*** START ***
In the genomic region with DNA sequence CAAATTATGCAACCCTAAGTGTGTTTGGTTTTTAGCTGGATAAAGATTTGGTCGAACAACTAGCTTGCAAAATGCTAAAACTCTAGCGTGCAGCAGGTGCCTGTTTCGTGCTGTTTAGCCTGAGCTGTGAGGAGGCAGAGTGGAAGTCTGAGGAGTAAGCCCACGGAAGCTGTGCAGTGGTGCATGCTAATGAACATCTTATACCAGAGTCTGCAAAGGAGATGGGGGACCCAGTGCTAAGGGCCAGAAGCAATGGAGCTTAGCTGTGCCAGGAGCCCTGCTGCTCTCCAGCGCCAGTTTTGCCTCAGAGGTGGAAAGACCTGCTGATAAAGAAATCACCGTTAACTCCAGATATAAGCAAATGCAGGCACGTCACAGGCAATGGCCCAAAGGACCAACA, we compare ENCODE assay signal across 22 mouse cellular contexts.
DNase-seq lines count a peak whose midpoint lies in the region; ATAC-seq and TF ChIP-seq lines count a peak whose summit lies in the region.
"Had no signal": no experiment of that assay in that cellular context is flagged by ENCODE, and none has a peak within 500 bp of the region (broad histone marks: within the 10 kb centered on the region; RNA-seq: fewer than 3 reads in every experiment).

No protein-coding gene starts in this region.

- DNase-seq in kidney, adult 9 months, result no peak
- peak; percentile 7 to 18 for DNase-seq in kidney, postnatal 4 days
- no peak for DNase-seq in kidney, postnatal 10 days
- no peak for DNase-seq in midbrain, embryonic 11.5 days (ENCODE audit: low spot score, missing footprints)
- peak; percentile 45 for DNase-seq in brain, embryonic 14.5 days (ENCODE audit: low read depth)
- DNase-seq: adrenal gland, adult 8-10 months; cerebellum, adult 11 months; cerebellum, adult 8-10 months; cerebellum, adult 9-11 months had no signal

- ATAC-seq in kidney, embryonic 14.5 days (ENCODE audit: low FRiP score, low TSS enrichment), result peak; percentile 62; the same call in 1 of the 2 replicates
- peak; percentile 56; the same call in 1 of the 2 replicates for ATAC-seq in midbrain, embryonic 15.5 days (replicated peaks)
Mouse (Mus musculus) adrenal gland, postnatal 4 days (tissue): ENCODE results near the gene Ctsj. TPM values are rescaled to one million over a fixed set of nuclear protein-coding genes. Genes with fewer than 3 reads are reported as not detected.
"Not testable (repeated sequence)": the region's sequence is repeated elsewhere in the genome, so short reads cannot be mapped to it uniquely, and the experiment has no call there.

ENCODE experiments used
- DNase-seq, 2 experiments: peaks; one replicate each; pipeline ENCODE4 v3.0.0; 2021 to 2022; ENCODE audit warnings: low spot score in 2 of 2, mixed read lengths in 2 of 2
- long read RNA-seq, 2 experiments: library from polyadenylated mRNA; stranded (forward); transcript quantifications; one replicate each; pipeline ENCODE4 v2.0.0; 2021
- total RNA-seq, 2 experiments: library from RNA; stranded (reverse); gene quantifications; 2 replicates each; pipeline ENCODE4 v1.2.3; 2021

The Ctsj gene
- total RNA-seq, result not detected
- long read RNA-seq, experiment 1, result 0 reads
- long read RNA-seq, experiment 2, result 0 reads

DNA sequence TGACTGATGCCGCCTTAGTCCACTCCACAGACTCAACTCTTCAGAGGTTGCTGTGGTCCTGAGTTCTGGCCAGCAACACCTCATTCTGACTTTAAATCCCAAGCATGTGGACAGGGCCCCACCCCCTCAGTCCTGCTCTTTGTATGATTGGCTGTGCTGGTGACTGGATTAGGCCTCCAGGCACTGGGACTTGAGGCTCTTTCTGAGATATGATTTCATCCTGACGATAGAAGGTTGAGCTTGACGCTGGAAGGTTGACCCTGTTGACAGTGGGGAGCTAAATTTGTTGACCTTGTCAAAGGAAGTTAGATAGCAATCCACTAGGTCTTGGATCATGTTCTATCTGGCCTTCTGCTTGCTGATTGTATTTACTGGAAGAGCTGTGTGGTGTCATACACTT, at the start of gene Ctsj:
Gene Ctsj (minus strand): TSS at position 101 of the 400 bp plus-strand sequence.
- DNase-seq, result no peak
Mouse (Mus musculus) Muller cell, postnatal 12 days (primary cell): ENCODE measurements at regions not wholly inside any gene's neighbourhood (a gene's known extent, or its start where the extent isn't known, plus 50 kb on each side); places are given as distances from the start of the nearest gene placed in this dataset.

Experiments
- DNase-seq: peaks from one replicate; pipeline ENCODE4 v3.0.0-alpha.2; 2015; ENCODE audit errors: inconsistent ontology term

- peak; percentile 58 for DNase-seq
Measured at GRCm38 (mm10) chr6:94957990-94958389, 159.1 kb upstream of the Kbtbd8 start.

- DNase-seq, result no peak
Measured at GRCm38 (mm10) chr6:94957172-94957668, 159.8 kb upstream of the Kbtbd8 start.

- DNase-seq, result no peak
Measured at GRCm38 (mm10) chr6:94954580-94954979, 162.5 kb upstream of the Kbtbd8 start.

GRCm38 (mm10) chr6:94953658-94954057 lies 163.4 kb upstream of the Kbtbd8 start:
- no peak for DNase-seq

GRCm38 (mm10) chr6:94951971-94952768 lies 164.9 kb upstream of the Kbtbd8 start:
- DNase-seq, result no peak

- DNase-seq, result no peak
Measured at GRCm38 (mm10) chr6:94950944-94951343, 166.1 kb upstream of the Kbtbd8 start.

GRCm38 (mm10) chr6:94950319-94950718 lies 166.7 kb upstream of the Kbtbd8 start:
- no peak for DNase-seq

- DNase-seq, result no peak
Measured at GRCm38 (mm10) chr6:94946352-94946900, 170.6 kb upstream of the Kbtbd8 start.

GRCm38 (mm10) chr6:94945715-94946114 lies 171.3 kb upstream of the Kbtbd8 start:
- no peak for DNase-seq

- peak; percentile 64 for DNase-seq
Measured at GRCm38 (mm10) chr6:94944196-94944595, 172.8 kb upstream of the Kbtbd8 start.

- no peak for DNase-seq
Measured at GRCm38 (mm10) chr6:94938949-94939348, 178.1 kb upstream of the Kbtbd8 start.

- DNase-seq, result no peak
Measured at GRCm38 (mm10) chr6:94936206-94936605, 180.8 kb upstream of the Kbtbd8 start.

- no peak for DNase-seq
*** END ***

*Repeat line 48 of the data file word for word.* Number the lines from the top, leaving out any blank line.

Measured at GRCm38 (mm10) chr6:94944196-94944595, 172.8 kb upstream of the Kbtbd8 start.